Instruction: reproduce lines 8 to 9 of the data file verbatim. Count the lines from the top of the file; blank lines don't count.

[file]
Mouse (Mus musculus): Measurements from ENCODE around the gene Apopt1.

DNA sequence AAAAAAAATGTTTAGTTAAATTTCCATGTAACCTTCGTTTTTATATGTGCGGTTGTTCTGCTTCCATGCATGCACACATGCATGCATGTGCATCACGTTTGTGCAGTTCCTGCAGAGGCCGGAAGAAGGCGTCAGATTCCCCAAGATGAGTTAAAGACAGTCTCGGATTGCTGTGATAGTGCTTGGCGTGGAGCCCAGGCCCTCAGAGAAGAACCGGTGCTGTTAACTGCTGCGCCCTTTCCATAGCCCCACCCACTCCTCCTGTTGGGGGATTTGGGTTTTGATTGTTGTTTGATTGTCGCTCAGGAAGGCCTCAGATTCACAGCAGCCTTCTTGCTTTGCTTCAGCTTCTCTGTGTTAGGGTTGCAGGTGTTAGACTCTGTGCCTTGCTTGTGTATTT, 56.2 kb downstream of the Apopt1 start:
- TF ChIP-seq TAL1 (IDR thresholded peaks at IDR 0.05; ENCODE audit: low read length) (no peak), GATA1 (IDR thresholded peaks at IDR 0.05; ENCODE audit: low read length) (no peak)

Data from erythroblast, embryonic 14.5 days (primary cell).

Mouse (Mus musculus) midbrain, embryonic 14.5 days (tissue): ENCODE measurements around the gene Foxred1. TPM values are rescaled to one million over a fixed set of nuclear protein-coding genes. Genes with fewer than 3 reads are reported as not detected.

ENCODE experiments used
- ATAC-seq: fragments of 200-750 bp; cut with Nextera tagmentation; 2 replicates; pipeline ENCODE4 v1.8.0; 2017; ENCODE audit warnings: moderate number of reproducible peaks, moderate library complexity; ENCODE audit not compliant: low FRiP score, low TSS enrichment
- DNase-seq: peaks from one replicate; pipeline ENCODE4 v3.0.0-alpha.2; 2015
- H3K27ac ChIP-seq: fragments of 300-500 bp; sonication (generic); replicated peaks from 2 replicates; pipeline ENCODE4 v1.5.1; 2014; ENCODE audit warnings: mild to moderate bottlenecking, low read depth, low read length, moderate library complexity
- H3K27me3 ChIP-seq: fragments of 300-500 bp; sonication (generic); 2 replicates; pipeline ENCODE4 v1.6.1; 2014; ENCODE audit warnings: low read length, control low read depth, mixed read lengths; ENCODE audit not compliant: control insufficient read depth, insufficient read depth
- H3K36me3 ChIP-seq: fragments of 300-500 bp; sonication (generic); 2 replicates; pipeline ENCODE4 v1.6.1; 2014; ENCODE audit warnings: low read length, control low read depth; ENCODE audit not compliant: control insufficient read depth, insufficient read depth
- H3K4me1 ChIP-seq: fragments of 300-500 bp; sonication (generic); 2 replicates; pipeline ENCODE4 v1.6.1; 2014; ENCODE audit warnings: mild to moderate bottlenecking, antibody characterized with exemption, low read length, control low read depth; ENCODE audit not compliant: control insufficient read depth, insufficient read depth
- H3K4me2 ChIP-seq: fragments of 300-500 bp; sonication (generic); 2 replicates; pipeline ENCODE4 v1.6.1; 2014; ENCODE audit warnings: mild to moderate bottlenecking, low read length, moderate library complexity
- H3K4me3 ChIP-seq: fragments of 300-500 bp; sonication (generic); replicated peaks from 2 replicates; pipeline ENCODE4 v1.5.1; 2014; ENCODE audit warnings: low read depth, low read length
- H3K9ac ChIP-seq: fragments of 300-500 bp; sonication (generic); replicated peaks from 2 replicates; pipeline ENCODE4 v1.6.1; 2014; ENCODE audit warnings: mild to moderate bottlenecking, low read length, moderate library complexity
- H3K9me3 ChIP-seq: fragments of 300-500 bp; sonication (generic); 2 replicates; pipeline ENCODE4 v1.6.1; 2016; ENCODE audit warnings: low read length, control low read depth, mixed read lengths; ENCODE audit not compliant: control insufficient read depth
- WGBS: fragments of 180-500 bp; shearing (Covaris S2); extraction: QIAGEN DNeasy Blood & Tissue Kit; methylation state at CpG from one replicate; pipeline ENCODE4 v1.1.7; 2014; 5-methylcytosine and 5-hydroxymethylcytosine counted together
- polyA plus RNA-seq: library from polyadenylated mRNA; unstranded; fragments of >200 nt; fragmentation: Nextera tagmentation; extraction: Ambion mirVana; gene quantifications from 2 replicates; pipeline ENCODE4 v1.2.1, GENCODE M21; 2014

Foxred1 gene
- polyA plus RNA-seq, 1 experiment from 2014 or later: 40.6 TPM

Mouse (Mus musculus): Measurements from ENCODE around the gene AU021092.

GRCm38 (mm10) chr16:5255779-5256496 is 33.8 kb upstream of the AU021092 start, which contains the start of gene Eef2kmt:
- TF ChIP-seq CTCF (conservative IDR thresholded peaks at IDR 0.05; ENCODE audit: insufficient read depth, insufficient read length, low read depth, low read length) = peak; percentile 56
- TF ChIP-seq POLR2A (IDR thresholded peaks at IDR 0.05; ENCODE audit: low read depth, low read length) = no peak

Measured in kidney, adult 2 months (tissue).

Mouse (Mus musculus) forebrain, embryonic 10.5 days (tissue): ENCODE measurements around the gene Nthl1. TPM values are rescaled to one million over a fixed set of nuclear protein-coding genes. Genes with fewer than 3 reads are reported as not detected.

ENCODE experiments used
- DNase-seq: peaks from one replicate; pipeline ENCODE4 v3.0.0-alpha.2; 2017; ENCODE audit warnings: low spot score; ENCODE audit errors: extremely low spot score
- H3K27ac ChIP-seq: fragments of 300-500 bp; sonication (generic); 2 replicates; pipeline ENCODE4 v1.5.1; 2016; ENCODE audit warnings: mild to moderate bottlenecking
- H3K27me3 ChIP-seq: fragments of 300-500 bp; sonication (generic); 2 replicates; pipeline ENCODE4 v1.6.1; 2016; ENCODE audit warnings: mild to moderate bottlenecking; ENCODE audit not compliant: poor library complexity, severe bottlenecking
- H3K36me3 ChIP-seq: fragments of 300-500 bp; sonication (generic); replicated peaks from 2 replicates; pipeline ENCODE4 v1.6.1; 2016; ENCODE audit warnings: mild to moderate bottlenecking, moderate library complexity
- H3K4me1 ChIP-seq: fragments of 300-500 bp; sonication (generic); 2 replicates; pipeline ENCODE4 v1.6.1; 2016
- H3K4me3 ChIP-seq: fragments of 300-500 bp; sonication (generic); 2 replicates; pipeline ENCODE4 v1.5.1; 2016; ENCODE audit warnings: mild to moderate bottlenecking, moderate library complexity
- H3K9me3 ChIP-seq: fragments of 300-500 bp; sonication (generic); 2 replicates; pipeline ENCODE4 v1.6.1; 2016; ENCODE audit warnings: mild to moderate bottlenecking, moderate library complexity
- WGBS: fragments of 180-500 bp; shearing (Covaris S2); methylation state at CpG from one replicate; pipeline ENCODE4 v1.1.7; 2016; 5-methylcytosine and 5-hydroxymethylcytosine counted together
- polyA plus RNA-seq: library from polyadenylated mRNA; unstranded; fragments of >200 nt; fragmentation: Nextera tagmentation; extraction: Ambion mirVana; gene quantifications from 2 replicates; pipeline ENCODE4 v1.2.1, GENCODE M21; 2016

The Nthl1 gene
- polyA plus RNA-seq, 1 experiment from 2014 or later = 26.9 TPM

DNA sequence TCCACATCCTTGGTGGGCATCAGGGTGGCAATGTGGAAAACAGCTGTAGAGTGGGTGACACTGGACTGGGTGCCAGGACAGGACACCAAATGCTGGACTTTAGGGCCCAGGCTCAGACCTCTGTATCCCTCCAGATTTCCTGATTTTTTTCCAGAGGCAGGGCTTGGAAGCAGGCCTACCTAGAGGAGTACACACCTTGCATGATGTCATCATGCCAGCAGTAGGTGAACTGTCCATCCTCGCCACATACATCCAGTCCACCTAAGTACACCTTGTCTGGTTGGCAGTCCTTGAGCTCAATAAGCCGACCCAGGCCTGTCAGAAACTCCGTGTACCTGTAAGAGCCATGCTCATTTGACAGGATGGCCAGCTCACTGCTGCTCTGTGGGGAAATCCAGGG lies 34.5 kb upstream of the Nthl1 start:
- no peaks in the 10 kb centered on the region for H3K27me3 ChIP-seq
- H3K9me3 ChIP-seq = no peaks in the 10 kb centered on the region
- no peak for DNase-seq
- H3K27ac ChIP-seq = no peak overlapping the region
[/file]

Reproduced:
- DNase-seq: peaks from one replicate; pipeline ENCODE4 v3.0.0-alpha.2; 2015
- H3K27ac ChIP-seq: fragments of 300-500 bp; sonication (generic); replicated peaks from 2 replicates; pipeline ENCODE4 v1.5.1; 2014; ENCODE audit warnings: mild to moderate bottlenecking, low read depth, low read length, moderate library complexity